Magnetic Resonance Imaging and malignancy detection
MRI is very sensitive for detecting invasive carcinoma, usually very close to 100% in fact. DCIS is detected with a sensitivity range of 40-100%, even when the lesions are not detectable from the mammography X-ray, or physical examination.
With MRI using an injected contrast agent, cancers become brighter and more easy to diagnose, which is an advantage that MRI has over mammography and ultrasound.
This page is getting pretty old, but still very useful. However, I just want to let you know that I have created a newer page with more up-to-date information on MRI and Malignancy Detection.
Malignant-looking borders/outer margins of a lesion
The features revealed through magnetic resonance imaging which point towards a malignant condition are often associated with outer irregular borders of a lesion. Malignant lesions commonly feature irregular or spiculated borders, or rim-enhancement on the periphery of the lesion.
On the other hand, features which suggest a more benign condition might be a mass with smooth and lobulated borders, a mass with minimal or no enhancement, a mass with non enhancing internal septations, and patchy parenchymal enhancement.
MRI scans of the breast almost always use an intravenous injection of a medicine that “enhances” the visibility of lesions. Sometimes this process is referred to a dynamic contrast enhanced MRI scan, or DCE MRI.
The injected medicine is called an “MRI contrast agent“, and it works by making lesions appear brighter on the MRI images than the surrounding normal tissue. This increase in contrast between normal and abnormal tissue makes the lesion easier for the radiologist to see, helping to distinguish between benign and malignant tumors.
During the scan, a malignant lesion will tend to demonstrate a rapid increase in signal intensity (within the first 1-2 minutes) after the contrast injection, and is often followed by a ‘wash-out‘ (the lesion becomes less bright) of contrast on images which appear in the minutes that follow.
Benign lesions, on the other hand, tend to exhibit a slow, progressive rise in intensity of the signal with no wash-out of contrast. The contrast enhanced lesion is classified according to the morphology of the contrast, and also by the ‘kinetics‘ or changes in time of the contrast enhancing areas.
It should also be noted that MRI improves contrast and definition for not just cancer, but for related, non-cancerous and pre-cancerous abnormalities such as mastitis, radial scar, atypical hyperplasia, lobular neoplasia, fibroadenomas, sclerosing adenosis, and fat necrosis.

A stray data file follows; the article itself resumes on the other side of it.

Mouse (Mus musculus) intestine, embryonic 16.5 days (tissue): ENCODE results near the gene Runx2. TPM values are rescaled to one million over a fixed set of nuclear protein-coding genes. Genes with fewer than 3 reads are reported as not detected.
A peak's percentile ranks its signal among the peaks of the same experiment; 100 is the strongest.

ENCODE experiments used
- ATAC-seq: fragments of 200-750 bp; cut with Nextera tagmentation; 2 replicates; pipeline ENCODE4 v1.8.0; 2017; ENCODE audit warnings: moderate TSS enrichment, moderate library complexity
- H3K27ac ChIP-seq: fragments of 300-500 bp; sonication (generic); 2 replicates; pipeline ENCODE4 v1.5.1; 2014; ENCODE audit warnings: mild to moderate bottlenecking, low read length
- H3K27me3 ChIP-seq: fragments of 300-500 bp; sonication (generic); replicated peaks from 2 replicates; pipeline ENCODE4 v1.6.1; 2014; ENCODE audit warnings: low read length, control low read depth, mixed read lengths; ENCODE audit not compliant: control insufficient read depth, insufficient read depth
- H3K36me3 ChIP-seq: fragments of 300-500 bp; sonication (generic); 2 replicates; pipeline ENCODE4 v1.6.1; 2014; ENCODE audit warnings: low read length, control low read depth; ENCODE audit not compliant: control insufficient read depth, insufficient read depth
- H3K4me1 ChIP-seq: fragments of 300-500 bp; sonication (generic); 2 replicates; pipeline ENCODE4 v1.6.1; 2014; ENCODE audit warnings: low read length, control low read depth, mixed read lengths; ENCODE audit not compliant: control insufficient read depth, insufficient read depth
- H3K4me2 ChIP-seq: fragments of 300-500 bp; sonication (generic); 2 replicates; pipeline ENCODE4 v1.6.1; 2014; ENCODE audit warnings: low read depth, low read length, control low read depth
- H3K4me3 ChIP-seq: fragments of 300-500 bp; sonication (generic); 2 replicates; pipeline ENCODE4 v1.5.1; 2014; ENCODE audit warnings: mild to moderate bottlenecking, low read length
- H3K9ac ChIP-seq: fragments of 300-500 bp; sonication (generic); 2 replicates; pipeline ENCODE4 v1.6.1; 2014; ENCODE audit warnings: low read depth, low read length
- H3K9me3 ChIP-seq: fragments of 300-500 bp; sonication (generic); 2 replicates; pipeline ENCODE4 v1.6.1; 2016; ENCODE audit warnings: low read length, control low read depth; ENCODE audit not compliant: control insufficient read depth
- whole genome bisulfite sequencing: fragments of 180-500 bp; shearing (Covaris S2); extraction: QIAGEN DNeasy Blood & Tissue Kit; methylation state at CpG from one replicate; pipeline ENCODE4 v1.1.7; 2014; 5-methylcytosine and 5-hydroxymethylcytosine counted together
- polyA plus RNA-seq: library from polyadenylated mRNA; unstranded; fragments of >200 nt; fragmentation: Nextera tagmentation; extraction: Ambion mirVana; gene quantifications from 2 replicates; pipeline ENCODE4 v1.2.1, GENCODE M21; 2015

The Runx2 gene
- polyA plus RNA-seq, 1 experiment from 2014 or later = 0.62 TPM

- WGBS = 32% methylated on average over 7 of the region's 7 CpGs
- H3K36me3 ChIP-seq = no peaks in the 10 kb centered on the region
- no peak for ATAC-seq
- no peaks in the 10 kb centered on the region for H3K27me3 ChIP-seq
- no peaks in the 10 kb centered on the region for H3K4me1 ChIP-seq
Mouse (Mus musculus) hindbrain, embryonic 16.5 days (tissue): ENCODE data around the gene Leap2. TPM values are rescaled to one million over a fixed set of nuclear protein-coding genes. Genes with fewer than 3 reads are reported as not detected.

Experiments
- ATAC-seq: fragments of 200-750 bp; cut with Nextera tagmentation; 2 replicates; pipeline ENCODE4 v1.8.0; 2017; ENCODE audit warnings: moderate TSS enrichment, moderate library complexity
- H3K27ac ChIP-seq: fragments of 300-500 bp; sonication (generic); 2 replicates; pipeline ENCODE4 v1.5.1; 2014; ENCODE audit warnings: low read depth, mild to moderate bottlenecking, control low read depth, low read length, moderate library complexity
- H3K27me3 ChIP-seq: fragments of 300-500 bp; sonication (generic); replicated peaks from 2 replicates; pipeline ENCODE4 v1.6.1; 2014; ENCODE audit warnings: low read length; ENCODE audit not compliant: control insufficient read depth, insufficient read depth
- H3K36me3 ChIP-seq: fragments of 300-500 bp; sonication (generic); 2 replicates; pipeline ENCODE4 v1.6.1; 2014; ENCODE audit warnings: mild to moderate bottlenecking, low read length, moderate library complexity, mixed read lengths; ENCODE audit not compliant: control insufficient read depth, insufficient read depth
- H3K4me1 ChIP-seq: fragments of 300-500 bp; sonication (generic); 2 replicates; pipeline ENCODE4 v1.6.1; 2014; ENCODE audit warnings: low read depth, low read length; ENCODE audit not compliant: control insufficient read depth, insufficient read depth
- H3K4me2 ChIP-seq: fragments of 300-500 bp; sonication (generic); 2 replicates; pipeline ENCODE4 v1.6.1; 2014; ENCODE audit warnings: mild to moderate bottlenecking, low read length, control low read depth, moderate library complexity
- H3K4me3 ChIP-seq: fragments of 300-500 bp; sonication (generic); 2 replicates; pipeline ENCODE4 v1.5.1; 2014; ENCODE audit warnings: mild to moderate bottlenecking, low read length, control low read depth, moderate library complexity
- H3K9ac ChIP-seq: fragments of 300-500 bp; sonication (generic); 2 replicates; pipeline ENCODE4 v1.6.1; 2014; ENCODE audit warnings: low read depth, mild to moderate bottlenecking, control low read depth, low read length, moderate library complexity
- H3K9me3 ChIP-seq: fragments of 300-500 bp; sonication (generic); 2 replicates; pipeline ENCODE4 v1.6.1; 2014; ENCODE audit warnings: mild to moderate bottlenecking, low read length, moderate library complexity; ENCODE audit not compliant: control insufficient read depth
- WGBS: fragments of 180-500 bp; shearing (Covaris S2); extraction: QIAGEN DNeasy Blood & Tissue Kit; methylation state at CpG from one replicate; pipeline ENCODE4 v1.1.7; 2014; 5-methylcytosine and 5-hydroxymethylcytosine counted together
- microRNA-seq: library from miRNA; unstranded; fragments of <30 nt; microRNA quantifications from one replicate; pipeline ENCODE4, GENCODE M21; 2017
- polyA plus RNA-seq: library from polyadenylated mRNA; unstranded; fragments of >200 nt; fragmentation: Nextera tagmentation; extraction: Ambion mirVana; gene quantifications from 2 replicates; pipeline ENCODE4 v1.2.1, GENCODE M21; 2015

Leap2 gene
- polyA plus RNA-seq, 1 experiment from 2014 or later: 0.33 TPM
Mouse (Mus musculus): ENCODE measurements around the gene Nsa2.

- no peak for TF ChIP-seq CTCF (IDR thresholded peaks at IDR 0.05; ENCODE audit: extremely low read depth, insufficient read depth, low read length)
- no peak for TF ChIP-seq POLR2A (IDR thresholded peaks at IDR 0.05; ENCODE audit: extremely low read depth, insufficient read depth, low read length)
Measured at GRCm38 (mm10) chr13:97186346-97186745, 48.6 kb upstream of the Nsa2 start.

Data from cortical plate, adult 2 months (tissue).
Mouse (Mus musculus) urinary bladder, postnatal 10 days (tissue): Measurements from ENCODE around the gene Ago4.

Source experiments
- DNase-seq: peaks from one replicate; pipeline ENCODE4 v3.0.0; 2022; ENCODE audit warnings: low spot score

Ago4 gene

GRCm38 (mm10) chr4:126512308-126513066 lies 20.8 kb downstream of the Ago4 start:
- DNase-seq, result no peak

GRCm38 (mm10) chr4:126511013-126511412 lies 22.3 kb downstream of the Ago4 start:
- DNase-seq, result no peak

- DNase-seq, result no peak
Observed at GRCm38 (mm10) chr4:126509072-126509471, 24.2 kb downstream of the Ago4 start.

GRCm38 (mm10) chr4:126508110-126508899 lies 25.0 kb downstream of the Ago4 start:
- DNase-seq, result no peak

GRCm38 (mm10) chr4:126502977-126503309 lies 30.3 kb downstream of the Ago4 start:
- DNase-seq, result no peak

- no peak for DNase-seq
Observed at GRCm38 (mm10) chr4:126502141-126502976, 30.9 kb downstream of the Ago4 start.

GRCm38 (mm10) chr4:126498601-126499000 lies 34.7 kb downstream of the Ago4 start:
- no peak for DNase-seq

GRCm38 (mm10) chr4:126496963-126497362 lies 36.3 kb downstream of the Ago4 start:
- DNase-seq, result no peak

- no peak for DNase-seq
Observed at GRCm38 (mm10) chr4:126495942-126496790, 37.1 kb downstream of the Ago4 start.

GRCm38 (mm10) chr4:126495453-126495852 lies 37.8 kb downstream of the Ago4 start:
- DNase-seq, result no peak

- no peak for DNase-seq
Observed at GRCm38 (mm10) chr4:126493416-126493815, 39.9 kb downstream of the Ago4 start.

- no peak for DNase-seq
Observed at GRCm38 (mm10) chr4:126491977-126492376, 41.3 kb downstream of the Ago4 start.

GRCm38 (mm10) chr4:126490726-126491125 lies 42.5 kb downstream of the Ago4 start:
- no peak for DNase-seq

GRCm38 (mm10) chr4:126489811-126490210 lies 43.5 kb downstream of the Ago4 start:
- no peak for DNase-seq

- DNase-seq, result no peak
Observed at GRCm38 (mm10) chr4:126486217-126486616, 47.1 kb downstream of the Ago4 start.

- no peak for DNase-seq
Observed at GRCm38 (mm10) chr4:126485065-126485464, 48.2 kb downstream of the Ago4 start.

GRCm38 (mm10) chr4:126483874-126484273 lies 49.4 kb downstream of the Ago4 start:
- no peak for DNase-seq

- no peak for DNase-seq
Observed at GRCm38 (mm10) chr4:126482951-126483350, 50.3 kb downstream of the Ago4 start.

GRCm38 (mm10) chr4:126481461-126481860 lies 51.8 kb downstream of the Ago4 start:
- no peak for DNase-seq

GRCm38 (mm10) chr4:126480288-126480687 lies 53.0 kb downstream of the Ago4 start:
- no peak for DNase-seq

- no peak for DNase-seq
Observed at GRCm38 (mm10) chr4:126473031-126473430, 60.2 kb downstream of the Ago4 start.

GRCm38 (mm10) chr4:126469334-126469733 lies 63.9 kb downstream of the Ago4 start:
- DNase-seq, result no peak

Even though MRI is very useful in determining whether or not a tumor is malignant, the ‘specificity‘, which means the ability to correctly predict on the MRI report that a lesion is truly benign, is limited. This is due to the overlap in the enhanced morphologic appearance of both benign and malignant lesions.
However, MRI expertise in determining the ‘specificity‘ of MRI related data continues to rise. Specificity of MRI is over 80% for solid masses of 1cm or larger.
MRI breast cancer screening may be beneficial for some higher risk groups
Sometimes MRI screening is utlizied for women who have a personal or familial history of breast cancer. MRI screening for women with a hereditary disposition of breast cancer has proven to be clinically valuable, finding about 12% more malignancies than traditional screening methods.
And, a high percentage of MRI detected breast cancers are found at either the DCIS or minimal breast cancer stage.
Breast cancer MRI screening is not practical on a large scale. However, various focus groups have concluded that the use of MRI in breast cancer screening may be recommended for women who, for a variety of reasons, possess a 20% to 25% increased lifetime risk of breast cancer development.
There does seem to be agreement that women who have had prior treatments for Hodgkin disease, and also women with a pronounced family history of either ovarian or breast cancer, be included in this higher-risk, MRI-recommended group. However, there is insufficient convincing evidence and no consensus that other ‘high risk‘ women, for example, those with dense breast tissue and even women with atypical hyperplasia, require MRI screening.
Below is a little quiz with common Q&A on MRI and Malignancy detection… :